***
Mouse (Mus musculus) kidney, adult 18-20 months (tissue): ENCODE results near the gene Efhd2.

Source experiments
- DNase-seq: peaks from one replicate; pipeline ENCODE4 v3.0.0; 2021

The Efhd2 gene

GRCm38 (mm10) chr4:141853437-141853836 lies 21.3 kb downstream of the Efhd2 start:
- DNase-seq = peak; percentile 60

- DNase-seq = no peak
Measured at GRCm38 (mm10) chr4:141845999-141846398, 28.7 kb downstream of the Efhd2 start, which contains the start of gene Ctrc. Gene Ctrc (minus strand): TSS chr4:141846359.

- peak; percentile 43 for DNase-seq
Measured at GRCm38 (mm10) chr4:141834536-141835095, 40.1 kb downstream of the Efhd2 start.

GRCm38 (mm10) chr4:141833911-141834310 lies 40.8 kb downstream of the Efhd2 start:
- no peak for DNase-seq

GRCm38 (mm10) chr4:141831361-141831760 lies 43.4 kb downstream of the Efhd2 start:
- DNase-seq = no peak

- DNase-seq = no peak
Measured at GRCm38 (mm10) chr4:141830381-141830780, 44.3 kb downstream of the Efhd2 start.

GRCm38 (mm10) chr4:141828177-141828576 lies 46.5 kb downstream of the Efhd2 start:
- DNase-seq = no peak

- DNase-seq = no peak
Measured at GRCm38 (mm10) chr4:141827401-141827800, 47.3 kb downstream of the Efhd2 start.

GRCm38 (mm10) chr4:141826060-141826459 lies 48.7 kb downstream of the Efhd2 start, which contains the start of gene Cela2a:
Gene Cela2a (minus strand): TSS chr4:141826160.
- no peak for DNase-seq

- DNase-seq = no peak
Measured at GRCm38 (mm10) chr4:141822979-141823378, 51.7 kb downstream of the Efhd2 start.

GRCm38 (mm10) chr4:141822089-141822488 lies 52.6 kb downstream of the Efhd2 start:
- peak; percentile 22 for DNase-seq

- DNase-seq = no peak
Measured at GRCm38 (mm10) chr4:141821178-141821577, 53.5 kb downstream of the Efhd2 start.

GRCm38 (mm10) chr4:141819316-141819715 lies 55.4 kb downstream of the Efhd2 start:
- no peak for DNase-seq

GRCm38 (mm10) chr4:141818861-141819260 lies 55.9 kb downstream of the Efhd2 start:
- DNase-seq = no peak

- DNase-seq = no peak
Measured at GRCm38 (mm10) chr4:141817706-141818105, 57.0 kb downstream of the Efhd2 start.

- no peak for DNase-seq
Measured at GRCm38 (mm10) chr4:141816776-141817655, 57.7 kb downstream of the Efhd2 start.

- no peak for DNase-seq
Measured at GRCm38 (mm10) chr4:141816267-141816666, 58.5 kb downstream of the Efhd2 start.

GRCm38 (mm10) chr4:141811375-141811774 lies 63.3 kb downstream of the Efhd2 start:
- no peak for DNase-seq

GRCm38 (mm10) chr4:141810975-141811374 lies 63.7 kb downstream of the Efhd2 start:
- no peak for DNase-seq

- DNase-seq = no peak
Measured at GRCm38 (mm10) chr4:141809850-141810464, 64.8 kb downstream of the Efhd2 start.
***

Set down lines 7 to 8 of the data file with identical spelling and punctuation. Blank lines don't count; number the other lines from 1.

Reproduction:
- DNase-seq = no peak
Measured at GRCm38 (mm10) chr4:141845999-141846398, 28.7 kb downstream of the Efhd2 start, which contains the start of gene Ctrc. Gene Ctrc (minus strand): TSS chr4:141846359.